The Saudi government has been known to directly censor both local and international media, confiscating print runs and shutting down newspapers temporarily or permanently. All journalists must register with the Ministry of Culture and Information, and foreign journalists face visa obstacles and restrictions on freedom of movement. Elections to the governing board of the Saudi Journalists Association are heavily influenced and controlled by the ministry. Female journalists in Saudi Arabia face multiple forms of gender discrimination such as lesser pay, discouragement from working as freelancers, and limitations requiring them to report solely on topics related to women, family, and children. The government also blacklists authors and specific books deemed politically controversial or sexually offensive. During the Riyadh International Book Fair on March 6, Saudi authorities confiscated all of the works by Abdellah al-Hamid, a well-known political activist and longtime critic of the royal family.
There are 10 daily newspapers in Saudi Arabia, and although all are privately owned, most owners are associated with either the government or members of the royal family. Members of the royal family also own two popular London-based dailies, Asharq al-Aswat and Al-Hayat, that serve a wider Arab audience. Broadcast media are also controlled by the government, which owns and operates all domestic television and radio stations. Satellite television has become widespread despite its illegal status and is an important source of foreign news; nevertheless, much of the satellite industry is controlled by Saudi investors and is respectful of local sensibilities.
Only 41 percent of Saudi residents used the internet in 2010, and the rate of internet penetration is relatively low compared to other Gulf countries. The Saudi government is one of the most restrictive censors of online material in the region. King Abdul-Aziz City for Science and Technology (KACST) – a government institution charged with developing and coordinating internet-related policies – is the sole gateway for Saudi users and manages the connections between the national and international internet, with all privately owned service providers linked to the main server at KACST. Through KACST, the government continues to block and filter websites deemed offensive, critical, or immoral. Updated lists of undesirable websites are continuously fed to the filters, and users attempting to access banned sites receive warnings and are told that their attempts are being recorded. E-mail and chat rooms are also reportedly monitored by the Saudi Telecommunications Company, and the government temporarily blocked BlackBerry smartphone users from accessing e-mail, instant messaging, and web browsing in August 2010. A 2001 cabinet resolution prohibits internet users from publishing or obtaining content that is "contrary to the state or its system" and a 2006 law criminalizes internet-based defamation. In September, the Ministry of Information proposed a new law that would require online newspapers, blogs, and forums to obtain licenses from the government in order to operate, but the regulations would not take effect until January 2011. Journalists and bloggers strongly condemned the proposed legislation, which would significantly increase the government's oversight of online expression.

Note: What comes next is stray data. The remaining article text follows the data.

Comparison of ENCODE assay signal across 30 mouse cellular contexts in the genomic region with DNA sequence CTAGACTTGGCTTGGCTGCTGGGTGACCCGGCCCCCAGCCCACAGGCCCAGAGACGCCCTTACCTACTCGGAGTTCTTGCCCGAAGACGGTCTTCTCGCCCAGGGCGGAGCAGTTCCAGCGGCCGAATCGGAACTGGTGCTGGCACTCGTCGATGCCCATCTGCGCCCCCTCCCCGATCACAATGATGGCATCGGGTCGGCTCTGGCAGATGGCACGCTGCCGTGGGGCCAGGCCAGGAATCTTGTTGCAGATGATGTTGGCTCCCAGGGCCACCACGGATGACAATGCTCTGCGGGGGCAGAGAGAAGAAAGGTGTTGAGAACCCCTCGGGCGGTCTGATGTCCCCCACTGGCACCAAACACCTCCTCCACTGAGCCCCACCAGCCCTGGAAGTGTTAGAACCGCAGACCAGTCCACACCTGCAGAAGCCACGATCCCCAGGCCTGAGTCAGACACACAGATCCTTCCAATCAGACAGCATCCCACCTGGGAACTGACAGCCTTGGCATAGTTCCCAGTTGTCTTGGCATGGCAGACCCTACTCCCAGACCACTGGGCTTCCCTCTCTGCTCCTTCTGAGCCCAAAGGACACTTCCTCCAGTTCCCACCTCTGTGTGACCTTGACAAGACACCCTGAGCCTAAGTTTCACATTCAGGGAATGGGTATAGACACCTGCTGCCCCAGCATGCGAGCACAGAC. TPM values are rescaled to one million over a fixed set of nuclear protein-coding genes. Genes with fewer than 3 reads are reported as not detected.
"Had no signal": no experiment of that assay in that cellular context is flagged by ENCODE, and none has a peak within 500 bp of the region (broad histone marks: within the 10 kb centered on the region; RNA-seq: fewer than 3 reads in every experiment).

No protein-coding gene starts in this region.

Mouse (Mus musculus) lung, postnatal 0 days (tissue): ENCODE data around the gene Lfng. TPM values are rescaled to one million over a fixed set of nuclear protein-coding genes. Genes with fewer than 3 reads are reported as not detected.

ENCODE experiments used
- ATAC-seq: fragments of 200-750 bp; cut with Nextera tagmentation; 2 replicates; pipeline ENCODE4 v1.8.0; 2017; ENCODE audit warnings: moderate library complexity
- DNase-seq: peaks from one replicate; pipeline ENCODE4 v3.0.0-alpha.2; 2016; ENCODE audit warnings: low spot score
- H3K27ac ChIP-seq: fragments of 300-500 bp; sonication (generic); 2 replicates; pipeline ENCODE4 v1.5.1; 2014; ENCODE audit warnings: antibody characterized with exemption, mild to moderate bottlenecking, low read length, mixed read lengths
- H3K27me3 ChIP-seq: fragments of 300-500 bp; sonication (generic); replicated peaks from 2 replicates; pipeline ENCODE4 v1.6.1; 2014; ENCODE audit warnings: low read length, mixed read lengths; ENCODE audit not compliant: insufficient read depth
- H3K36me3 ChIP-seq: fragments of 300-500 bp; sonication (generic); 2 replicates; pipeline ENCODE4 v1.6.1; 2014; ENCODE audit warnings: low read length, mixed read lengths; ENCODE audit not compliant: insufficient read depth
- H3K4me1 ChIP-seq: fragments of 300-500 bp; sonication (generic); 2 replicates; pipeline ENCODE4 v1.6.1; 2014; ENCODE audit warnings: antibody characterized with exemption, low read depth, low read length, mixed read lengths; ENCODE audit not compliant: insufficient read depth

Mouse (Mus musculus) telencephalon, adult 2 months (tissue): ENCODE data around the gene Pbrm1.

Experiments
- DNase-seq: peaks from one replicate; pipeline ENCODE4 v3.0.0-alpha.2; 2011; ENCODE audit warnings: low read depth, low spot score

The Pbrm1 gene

Given the restricted environment for print and broadcast media, there has been a significant rise in the number of Saudi blogs in recent years, totaling an estimated 5,000 in 2010. The Saudi government has increasingly responded by blocking select blogs and harassing bloggers. On May 15, the human rights activist and blogger Mekhlef al-Shammari was arrested for criticizing Saudi Arabia's conservative religious establishment. The authorities also continued to block blogs, websites, and pages on the Twitter microblogging service that comment on political, social, religious, and human rights issues. On October 12, the government blocked the website Elaph after it published U.S. diplomatic cables obtained by WikiLeaks that were embarrassing to the Saudi royal family. On November 13, the social networking site Facebook was blocked for a day after users published content that "crossed a line," according to Saudi authorities.